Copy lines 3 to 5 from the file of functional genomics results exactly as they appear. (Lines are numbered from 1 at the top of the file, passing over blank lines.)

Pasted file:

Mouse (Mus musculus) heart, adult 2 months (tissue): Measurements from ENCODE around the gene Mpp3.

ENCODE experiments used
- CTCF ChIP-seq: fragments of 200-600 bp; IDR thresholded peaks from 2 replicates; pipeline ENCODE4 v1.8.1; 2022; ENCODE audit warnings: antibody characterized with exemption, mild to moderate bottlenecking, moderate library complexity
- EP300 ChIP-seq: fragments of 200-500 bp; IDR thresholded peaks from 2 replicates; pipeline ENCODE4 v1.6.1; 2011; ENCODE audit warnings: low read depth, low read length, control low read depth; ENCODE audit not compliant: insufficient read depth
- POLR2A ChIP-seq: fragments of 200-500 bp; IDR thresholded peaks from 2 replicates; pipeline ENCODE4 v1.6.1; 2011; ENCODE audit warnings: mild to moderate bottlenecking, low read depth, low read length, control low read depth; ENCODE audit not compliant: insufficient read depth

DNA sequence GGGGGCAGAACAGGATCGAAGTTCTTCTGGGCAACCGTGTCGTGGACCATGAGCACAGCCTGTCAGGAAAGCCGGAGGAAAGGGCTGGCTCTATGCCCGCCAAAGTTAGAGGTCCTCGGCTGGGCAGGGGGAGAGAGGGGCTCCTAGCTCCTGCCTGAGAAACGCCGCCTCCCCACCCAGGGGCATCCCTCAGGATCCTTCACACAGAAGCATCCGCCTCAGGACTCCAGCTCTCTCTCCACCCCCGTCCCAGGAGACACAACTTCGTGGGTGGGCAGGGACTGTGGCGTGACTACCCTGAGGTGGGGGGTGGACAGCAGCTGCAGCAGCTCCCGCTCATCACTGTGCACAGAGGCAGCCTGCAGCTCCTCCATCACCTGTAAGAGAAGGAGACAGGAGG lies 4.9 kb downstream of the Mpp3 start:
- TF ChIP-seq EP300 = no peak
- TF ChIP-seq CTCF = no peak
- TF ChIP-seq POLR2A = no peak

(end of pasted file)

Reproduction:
- CTCF ChIP-seq: fragments of 200-600 bp; IDR thresholded peaks from 2 replicates; pipeline ENCODE4 v1.8.1; 2022; ENCODE audit warnings: antibody characterized with exemption, mild to moderate bottlenecking, moderate library complexity
- EP300 ChIP-seq: fragments of 200-500 bp; IDR thresholded peaks from 2 replicates; pipeline ENCODE4 v1.6.1; 2011; ENCODE audit warnings: low read depth, low read length, control low read depth; ENCODE audit not compliant: insufficient read depth
- POLR2A ChIP-seq: fragments of 200-500 bp; IDR thresholded peaks from 2 replicates; pipeline ENCODE4 v1.6.1; 2011; ENCODE audit warnings: mild to moderate bottlenecking, low read depth, low read length, control low read depth; ENCODE audit not compliant: insufficient read depth